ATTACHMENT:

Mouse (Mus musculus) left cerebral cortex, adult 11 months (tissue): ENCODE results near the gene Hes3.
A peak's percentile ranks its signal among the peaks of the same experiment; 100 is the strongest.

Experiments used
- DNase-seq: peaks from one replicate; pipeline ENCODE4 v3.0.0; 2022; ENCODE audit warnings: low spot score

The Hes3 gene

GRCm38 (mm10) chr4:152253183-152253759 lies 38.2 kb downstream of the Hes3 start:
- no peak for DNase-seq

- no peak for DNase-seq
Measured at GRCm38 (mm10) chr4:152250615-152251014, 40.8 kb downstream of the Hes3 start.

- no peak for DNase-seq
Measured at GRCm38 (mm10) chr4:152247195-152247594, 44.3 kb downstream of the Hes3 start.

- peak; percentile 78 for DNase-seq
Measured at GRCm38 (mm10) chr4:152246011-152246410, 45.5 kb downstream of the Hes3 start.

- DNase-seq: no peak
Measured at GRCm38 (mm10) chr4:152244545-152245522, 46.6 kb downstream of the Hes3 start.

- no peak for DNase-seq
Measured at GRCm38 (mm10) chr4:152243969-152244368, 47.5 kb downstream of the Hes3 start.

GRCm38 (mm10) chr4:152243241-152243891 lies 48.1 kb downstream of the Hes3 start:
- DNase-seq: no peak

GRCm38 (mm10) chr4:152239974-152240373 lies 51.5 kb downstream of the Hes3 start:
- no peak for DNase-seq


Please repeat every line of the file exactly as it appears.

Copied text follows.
Mouse (Mus musculus) left cerebral cortex, adult 11 months (tissue): ENCODE results near the gene Hes3.
A peak's percentile ranks its signal among the peaks of the same experiment; 100 is the strongest.

Experiments used
- DNase-seq: peaks from one replicate; pipeline ENCODE4 v3.0.0; 2022; ENCODE audit warnings: low spot score

The Hes3 gene

GRCm38 (mm10) chr4:152253183-152253759 lies 38.2 kb downstream of the Hes3 start:
- no peak for DNase-seq

- no peak for DNase-seq
Measured at GRCm38 (mm10) chr4:152250615-152251014, 40.8 kb downstream of the Hes3 start.

- no peak for DNase-seq
Measured at GRCm38 (mm10) chr4:152247195-152247594, 44.3 kb downstream of the Hes3 start.

- peak; percentile 78 for DNase-seq
Measured at GRCm38 (mm10) chr4:152246011-152246410, 45.5 kb downstream of the Hes3 start.

- DNase-seq: no peak
Measured at GRCm38 (mm10) chr4:152244545-152245522, 46.6 kb downstream of the Hes3 start.

- no peak for DNase-seq
Measured at GRCm38 (mm10) chr4:152243969-152244368, 47.5 kb downstream of the Hes3 start.

GRCm38 (mm10) chr4:152243241-152243891 lies 48.1 kb downstream of the Hes3 start:
- DNase-seq: no peak

GRCm38 (mm10) chr4:152239974-152240373 lies 51.5 kb downstream of the Hes3 start:
- no peak for DNase-seq